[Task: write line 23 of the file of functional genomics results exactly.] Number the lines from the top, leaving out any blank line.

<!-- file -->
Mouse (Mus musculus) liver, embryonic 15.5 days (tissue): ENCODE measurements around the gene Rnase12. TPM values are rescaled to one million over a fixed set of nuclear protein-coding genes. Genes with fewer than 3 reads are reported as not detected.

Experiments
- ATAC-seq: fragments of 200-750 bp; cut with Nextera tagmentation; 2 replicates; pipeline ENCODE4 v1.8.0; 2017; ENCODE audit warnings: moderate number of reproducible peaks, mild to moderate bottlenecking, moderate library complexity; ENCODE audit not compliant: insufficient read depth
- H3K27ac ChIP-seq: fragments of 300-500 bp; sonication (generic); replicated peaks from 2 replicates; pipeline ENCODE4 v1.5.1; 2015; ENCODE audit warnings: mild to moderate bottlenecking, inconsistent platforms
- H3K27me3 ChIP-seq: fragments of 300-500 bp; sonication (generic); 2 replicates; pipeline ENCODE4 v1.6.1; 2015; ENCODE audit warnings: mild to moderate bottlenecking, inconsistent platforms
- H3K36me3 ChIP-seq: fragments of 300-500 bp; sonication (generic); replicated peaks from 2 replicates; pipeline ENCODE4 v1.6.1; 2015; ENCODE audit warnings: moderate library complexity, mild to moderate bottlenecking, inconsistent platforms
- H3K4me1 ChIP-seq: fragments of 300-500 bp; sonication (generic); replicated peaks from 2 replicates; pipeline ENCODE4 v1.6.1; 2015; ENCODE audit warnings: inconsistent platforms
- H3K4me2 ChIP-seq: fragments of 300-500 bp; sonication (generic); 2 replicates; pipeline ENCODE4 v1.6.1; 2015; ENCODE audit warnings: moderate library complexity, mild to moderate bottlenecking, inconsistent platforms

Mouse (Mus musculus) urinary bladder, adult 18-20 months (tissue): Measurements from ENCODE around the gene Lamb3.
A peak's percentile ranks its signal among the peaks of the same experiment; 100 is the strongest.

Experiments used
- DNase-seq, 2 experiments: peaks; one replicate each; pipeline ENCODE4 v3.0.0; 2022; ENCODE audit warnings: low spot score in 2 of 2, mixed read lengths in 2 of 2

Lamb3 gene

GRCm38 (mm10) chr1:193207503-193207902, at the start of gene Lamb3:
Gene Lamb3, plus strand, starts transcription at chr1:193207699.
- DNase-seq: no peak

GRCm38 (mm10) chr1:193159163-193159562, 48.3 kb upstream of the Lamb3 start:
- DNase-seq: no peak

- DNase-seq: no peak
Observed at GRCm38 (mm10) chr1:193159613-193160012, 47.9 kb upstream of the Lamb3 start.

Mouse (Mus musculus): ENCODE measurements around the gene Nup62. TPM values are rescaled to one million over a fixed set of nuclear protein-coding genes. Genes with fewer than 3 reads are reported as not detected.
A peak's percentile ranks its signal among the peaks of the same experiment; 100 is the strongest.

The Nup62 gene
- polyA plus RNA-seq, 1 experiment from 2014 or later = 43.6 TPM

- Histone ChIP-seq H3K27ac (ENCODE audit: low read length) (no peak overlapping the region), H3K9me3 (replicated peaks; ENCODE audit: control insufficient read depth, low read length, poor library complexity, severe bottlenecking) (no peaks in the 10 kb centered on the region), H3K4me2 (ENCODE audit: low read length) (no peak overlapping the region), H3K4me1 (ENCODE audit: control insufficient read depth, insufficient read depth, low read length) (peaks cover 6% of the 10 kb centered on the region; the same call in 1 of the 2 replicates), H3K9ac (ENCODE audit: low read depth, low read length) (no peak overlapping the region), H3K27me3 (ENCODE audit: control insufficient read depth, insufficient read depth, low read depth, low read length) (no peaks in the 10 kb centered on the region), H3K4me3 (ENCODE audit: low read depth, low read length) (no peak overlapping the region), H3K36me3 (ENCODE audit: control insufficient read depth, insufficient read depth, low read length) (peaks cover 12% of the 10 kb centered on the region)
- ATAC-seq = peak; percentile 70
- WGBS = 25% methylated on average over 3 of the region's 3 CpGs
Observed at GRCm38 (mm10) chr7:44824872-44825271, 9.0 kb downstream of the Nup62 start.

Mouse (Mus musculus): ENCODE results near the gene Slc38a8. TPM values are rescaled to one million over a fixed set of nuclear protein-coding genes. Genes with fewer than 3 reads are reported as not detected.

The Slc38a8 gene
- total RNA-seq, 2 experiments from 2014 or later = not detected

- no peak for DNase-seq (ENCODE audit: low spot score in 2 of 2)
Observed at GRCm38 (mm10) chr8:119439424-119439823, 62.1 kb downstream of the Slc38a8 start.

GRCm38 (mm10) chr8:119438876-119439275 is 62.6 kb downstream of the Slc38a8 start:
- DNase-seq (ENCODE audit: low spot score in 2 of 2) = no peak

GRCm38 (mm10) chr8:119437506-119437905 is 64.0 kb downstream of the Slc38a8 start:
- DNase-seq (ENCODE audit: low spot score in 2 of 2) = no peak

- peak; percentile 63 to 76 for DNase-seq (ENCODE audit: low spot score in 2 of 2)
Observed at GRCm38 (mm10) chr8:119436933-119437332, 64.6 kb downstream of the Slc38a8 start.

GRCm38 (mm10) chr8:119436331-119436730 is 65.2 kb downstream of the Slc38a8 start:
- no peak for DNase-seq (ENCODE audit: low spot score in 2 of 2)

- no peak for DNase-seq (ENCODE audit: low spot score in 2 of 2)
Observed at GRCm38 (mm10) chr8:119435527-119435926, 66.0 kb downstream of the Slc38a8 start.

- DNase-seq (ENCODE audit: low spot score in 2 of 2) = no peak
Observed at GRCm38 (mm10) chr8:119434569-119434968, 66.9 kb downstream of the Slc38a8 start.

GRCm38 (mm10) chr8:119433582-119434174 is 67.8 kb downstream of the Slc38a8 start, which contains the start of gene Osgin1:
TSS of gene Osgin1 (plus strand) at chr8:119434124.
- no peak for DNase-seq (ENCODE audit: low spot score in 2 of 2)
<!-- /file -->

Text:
The Nup62 gene